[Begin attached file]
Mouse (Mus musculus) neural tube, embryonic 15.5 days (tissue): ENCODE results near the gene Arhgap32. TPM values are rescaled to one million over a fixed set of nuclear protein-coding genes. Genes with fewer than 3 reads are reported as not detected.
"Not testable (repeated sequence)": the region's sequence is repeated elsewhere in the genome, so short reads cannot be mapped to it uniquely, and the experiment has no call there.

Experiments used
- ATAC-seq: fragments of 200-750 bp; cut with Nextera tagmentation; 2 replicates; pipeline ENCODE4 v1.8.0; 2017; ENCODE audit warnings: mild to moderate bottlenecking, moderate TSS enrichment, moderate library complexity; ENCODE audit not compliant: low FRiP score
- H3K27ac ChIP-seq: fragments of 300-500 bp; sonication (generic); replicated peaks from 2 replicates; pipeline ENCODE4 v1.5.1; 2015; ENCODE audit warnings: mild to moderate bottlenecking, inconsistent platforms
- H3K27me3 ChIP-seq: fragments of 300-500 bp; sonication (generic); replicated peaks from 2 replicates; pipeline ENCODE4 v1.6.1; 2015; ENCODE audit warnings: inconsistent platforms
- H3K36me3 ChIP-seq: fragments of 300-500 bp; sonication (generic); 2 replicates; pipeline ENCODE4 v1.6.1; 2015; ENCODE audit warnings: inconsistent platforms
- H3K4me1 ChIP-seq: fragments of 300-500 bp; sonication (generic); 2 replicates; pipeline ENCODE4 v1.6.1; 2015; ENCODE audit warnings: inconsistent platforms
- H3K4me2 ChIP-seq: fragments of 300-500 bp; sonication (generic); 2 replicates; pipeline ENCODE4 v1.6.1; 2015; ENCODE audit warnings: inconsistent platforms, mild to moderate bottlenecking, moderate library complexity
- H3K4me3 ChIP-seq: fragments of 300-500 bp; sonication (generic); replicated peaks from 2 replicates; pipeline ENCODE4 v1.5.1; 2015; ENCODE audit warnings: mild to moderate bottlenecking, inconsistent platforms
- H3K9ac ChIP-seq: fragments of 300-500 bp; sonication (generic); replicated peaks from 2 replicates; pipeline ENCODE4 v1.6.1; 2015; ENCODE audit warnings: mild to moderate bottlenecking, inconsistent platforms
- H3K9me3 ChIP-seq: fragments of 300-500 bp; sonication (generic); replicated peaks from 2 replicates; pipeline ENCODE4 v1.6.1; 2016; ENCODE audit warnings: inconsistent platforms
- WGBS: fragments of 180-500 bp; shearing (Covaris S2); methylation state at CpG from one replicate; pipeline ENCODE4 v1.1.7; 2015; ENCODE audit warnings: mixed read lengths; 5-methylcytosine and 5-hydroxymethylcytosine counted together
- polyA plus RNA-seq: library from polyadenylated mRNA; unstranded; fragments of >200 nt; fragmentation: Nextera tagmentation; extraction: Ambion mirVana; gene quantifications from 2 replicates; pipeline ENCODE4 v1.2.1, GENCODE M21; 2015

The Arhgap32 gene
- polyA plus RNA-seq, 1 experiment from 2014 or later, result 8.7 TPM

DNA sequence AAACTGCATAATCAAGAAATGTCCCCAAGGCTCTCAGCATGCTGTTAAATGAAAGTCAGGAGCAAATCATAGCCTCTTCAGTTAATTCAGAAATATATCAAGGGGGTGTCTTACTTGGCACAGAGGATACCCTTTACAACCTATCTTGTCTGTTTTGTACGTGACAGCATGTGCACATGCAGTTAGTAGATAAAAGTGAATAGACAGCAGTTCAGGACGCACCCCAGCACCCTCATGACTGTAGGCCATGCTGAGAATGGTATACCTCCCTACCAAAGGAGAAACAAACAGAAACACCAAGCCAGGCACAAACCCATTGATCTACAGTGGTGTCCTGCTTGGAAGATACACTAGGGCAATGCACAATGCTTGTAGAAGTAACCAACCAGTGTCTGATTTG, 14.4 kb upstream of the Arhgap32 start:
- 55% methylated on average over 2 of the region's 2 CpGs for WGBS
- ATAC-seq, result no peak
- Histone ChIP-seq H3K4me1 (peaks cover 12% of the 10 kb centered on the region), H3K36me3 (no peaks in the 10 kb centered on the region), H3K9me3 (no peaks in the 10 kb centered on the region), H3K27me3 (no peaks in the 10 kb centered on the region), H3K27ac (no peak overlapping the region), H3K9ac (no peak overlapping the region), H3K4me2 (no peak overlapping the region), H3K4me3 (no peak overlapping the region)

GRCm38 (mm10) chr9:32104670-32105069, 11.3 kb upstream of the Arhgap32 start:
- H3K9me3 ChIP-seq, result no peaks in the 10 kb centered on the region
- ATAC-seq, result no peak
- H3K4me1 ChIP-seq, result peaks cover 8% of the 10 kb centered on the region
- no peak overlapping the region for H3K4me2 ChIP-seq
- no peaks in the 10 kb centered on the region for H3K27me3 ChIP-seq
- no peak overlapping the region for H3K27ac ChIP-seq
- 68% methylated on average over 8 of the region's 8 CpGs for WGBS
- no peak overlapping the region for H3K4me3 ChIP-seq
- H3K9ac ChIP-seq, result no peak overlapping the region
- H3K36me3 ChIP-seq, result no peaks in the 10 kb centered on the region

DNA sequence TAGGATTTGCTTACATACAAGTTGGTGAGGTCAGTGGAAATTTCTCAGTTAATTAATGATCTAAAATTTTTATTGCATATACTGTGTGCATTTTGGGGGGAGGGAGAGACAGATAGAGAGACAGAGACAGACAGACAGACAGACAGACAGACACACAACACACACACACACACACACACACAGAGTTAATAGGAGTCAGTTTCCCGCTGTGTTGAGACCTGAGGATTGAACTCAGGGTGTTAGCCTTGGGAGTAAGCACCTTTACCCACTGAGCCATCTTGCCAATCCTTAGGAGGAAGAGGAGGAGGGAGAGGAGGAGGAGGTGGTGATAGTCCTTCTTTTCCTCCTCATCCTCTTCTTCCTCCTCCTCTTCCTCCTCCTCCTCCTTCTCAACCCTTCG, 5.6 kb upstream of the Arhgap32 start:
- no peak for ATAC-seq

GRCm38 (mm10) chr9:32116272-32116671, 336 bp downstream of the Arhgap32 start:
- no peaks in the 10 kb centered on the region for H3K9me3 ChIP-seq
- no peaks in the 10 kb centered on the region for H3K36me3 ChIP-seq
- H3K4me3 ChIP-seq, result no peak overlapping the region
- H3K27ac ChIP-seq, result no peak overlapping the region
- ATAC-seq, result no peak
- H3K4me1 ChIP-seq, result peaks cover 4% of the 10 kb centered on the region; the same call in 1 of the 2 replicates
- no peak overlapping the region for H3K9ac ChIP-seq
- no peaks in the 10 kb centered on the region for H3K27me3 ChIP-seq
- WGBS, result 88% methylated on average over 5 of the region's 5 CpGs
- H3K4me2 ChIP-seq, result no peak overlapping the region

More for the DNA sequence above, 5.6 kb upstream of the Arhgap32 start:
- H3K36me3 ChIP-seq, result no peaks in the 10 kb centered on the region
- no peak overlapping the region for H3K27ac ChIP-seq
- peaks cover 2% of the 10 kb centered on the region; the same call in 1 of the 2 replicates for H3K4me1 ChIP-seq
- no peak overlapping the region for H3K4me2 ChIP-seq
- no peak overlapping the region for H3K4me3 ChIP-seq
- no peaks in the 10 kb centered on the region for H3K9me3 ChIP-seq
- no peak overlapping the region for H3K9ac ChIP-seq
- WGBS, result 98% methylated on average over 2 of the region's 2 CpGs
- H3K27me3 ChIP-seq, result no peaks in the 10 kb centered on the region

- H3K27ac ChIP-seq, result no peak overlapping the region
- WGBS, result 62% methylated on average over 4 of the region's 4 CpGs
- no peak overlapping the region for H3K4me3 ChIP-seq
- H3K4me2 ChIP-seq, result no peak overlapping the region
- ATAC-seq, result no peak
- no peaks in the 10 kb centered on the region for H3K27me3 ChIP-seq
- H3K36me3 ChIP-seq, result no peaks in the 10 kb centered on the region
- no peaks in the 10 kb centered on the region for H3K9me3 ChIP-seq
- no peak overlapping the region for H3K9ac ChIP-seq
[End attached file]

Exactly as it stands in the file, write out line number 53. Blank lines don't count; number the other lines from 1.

- WGBS, result 98% methylated on average over 2 of the region's 2 CpGs